This entry is merely a documentation of some of my more recent musings regarding missions in the Independent Baptist world. This is not directed at any particular pastor or missionary.
I have tried to be transparent in this entry. But I want to assure you that by God’s grace, I am still as sure of my call as I was nine years ago.
Some Thoughts on Fruitlessness on the Mission Field
So what is a young, struggling Independent Baptist missionary supposed to do? He has been conditioned to think that a lack of progress on the mission field is most likely evidence that he isn’t really cut out for missions work. This weighs heavily on him from week to week. He has given his life to learning another language and culture. He has spent himself physically, emotionally, and spiritually in getting the Gospel to his city. Dozens of churches have entrusted monthly financial support to him. And three years into his mission he finds that the task to which he has committed his life is far more formidable than he could have ever imagined. He knew that the soil was hard. He had heard others’ testimonies about the hardness of the soil; but he had never worked the soil with his own hands. Now the blisters are starting to show, and the pain is palpable.
But one thing that has yet to “show” is fruit. The seed has been faithfully sown, but it has fallen on impossibly hard ground. This is hard for some pastors in the States to understand, especially when first-hand testimonies of people visiting Southeast Asia and seeing thousands of people saved in just a few days time are being circulated and perceived as God’s mighty hand at work in that part of the world. The missionary, on the other hand, lives in Southeast Asia and understands the spiritual situation on the ground, and upon hearing of such reports he cannot help being skeptical. But what right does the missionary have to protest? The missionary begins to understand one of the unwritten rules of the Independent Baptist world a little clearer: those who produce results get taken seriously; those who don’t produce results are given pats on the back for encouragement, but their opinions aren’t always held in high esteem.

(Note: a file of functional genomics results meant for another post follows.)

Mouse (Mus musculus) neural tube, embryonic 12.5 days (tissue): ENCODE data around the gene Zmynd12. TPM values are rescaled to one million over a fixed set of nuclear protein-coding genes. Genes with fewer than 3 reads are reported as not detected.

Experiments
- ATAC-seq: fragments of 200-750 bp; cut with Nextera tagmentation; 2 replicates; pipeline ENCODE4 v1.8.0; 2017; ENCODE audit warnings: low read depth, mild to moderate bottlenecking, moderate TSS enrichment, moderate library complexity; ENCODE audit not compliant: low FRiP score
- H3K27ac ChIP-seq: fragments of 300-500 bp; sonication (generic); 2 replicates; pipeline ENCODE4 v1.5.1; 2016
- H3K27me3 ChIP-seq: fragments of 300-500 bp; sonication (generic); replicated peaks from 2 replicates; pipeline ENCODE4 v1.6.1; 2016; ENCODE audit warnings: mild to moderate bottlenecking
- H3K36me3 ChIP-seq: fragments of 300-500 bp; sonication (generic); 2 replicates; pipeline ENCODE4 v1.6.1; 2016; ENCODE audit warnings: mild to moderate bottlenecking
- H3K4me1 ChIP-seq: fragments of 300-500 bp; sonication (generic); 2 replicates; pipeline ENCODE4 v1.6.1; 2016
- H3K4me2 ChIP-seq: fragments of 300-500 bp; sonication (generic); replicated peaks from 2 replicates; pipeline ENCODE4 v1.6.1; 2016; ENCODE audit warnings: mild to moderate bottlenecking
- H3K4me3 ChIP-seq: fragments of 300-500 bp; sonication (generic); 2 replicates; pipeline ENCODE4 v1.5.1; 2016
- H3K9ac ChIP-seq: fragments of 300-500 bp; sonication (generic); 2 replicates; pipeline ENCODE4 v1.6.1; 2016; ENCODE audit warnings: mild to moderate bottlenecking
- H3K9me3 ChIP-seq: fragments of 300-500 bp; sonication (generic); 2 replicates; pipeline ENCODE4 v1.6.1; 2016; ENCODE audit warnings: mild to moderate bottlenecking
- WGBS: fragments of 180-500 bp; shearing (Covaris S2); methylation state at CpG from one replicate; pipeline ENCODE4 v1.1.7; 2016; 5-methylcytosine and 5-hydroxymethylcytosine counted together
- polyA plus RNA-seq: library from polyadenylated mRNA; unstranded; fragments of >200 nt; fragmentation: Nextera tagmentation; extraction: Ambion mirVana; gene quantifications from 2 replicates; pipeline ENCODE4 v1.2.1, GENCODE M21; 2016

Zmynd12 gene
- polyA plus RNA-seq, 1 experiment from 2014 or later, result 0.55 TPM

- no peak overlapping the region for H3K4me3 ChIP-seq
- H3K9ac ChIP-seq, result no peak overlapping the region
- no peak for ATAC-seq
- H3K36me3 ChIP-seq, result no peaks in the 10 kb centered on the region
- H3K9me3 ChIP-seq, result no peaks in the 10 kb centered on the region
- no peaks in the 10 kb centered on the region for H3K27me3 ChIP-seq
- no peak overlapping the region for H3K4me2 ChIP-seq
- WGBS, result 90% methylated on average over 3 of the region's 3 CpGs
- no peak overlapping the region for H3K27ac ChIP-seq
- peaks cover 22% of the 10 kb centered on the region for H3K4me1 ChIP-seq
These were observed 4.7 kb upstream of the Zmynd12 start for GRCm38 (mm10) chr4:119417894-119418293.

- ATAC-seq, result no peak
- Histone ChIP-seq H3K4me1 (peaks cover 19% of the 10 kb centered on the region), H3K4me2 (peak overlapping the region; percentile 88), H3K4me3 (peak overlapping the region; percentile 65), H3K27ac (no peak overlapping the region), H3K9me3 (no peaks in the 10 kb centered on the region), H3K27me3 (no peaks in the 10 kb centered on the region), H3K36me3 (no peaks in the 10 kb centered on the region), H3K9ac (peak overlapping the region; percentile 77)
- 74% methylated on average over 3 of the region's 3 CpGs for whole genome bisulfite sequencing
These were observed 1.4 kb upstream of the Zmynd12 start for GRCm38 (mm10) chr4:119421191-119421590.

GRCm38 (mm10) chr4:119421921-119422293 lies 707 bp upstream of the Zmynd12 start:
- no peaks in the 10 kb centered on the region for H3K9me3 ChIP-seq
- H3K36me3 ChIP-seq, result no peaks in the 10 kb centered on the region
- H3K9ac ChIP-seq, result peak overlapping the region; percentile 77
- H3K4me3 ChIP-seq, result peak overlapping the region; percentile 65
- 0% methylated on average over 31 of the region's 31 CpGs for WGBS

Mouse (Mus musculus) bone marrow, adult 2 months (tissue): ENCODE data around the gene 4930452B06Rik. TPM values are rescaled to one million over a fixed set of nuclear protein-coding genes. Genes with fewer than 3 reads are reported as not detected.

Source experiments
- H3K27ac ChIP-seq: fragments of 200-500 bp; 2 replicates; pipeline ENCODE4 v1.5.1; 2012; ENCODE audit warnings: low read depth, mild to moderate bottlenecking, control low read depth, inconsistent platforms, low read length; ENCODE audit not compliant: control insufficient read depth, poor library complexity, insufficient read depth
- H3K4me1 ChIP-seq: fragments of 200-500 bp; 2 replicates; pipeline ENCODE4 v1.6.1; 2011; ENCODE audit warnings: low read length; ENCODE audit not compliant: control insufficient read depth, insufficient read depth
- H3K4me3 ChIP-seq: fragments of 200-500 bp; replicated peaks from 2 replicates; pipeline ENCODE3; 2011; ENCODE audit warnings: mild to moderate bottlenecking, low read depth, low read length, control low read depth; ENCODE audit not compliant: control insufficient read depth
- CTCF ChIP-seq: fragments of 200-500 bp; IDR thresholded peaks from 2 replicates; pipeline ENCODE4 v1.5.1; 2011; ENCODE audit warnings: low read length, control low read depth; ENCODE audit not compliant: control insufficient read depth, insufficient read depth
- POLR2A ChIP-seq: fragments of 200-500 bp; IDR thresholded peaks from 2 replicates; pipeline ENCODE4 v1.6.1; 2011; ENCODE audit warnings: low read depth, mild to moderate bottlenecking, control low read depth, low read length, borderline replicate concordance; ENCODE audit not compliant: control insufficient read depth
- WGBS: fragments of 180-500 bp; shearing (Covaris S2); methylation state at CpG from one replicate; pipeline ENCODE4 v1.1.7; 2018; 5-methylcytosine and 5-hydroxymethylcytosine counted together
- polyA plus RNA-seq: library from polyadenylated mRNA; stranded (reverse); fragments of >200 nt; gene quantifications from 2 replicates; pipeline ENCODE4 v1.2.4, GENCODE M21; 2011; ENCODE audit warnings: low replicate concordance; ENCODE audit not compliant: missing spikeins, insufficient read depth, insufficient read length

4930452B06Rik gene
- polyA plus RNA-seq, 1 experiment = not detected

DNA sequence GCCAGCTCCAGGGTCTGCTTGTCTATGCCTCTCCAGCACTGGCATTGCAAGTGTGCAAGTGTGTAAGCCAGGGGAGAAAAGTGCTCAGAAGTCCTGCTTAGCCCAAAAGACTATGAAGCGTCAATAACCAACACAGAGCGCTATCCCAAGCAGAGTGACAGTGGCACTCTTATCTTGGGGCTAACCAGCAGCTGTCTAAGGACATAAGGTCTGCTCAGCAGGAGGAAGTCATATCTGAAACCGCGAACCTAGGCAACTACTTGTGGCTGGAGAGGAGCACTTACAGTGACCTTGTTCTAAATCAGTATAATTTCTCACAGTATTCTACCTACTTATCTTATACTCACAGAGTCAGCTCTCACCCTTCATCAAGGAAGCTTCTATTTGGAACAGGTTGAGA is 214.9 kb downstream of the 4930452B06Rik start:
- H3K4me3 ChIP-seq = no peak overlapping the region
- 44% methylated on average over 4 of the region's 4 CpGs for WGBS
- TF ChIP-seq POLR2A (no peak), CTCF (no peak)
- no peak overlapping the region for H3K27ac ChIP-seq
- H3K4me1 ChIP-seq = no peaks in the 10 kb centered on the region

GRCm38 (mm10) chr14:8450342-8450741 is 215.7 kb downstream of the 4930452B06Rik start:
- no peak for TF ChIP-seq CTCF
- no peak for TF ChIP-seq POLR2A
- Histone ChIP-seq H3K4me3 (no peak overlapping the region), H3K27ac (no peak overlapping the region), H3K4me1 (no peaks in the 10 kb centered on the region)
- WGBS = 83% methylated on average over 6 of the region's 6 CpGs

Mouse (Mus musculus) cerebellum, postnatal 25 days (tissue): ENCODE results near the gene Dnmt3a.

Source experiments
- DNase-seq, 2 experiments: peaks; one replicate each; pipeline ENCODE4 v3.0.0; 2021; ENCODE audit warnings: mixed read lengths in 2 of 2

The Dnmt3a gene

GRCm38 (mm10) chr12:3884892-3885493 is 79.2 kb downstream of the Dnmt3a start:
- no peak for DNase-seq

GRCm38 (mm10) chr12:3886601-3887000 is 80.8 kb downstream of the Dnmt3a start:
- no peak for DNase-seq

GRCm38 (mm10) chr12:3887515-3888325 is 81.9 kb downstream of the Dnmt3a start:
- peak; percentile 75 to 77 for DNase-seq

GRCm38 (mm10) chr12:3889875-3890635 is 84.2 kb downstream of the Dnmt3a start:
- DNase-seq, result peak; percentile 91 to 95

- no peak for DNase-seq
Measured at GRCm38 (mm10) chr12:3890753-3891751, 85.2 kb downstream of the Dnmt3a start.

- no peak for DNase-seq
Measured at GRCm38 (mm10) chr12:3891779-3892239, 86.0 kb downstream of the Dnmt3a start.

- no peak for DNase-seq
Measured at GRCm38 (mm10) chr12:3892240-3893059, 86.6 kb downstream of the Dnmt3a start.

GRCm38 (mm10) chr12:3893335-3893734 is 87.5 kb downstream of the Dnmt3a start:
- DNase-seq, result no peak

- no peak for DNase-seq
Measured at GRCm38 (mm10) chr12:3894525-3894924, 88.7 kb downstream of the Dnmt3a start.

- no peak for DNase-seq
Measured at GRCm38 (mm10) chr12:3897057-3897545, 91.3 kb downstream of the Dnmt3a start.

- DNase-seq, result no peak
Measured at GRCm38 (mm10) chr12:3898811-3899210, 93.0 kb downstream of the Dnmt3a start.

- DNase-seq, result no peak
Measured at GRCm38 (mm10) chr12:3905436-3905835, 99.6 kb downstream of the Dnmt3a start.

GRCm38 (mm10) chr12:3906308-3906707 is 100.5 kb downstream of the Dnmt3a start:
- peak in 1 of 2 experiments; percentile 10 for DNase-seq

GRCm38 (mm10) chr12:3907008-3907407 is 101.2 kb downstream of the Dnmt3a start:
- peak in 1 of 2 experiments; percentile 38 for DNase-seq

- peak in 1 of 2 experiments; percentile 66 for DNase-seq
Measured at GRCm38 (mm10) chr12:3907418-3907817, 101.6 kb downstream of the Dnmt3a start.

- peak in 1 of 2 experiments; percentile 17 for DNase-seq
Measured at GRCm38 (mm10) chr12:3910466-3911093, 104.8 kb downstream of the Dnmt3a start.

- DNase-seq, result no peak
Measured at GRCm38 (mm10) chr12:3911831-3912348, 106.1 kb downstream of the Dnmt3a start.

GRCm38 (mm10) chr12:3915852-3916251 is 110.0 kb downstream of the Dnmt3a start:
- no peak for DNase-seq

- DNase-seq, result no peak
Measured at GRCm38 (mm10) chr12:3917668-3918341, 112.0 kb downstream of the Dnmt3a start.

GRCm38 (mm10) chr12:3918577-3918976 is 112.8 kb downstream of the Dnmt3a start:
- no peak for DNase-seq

So the missionary is faced with quite a conundrum. In his own mind it is obvious that he has proven to be less than qualified for the task he has undertaken. He has failed to produce results. It could be argued that churches’ missions dollars would be put to better use elsewhere. The missionary strives to be an upright man, and the thought of continuing to receive support for being a failure is utterly unbearable for him. His integrity prompts him to graciously resign his post so that those funds can be freed up for a better man. But the missionary knows that in doing so he will be labeled a quitter by the same people who branded him unequal to the task. He also knows that he will become a nameless- and in some cases named- statistic in the conversations and sermons of some successful, influential preachers. He further knows that he will be vilified by some for having, in their words, wasted five years’ worth (including deputation) of people’s hard-earned, selflessly sacrificed money. He knows that he shouldn’t be concerned with such trivialities, but the concerns are very real just the same.
These are the real concerns of a struggling missionary. But there is one important element missing in everything I have written thus far: God. The truth is that God has indeed called the missionary. The truth is that it is God, not missionaries, Who gives the increase (that’s Bible for “producing results”). The truth is that God doesn’t always work on our timetable. The truth is that God often takes men through a period of unseen fruitfulness, because the fruit that God is producing is inside the heart of the man, and it is this very fruit that the man needs in order to carry out his mission. (Think endurance, patience, increased faith, humility, etc.) The truth is that if the missionary quits during such times of discouragement and intense soul searching, the world will never know what would have been had he chosen to embrace the grace of God and stay at his God-given task.